“Home Sweet Home” – Tomb Raider II (1997). Image Credit: Crystal Dynamics

Until Tomb Raider II‘s epilogue, “Home Sweet Home,” Croft Manor had been a sanctuary for players. It was a safe, cozy environment that allowed players to explore and practice Lara’s move set with little risk of injury. “Home Sweet Home” turns Lara’s humble abode into something out of a Hollywood thriller. The level sees Bartoli’s goons show up in the dead of night and break into Lara’s home to steal the Dagger of Xian.

What was once a safe, peaceful environment is now riddled with tension, and it’s terrifying. The level’s premise is simple—it kicks off with Lara admiring the dagger and her house alarm going off. Lara must quickly gather her shotgun and enough ammunition to fight off the intruders. Once the final enemy drops, the level ends, and fans are treated to an epic end cutscene.

Honorable Mention: “The Path Home” (Shadow of the Tomb Raider, 2018)

“The Path Home” – Shadow of the Tomb Raider (2018) | Agents of Fandom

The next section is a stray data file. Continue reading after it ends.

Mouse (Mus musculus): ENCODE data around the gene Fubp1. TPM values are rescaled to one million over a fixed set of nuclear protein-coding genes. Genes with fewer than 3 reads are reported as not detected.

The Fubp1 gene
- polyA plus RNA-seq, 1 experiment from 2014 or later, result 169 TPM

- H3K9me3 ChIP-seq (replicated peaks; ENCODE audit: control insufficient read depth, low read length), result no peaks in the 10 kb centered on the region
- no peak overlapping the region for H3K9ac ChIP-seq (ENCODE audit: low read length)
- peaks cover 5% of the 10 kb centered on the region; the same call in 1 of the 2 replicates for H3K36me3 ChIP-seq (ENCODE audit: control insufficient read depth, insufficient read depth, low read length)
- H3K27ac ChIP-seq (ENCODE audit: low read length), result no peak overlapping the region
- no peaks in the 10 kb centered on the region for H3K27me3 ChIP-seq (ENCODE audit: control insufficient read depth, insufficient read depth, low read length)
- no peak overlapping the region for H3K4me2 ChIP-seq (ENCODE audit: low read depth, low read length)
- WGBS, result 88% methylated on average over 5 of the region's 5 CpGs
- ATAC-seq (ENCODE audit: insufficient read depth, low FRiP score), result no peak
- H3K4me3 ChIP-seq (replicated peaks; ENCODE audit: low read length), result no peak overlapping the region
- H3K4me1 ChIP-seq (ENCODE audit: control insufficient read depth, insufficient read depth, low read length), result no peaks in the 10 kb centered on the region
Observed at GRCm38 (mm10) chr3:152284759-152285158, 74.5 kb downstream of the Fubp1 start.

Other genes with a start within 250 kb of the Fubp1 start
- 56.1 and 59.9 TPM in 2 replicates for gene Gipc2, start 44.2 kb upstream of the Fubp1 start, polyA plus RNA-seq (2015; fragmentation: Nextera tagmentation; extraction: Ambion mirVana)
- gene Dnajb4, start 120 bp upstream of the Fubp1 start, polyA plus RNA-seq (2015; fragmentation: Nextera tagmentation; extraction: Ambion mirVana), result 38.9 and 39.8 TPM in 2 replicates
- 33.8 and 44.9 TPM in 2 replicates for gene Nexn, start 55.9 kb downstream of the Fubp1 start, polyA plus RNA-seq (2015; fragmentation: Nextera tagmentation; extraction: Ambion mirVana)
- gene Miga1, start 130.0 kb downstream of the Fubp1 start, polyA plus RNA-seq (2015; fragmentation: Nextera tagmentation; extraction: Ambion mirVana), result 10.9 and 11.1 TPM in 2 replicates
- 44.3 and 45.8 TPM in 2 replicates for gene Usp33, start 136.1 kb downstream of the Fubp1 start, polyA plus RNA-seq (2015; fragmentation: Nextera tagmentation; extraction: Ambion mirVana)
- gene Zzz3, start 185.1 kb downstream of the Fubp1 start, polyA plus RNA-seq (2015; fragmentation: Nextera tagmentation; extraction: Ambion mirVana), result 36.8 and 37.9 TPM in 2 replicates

“The Path Home” – Shadow of the Tomb Raider (2018). Image Credit: Crystal Dynamics

The last of Shadow of the Tomb Raider’s seven excellent DLC tombs is “The Path Home,” a level set after the events of the main game. This side quest in the “Mission San Juan” hub sees Lara exploring a series of ancient temples as she investigates a mystery involving the Yaxxil. The platforming, verticality in the level design, and complex central puzzle make “The Path Home” a standout among Shadow’s DLC.

Those are our picks for the top 25 levels in Tomb Raider, as well as a few honorable mentions. But now, we ask you: what are your favorite Tomb Raider levels? Did we leave off any of your favorites? Are there any we included that don’t make your list? Let us know in the comments below, or hit us up on social media!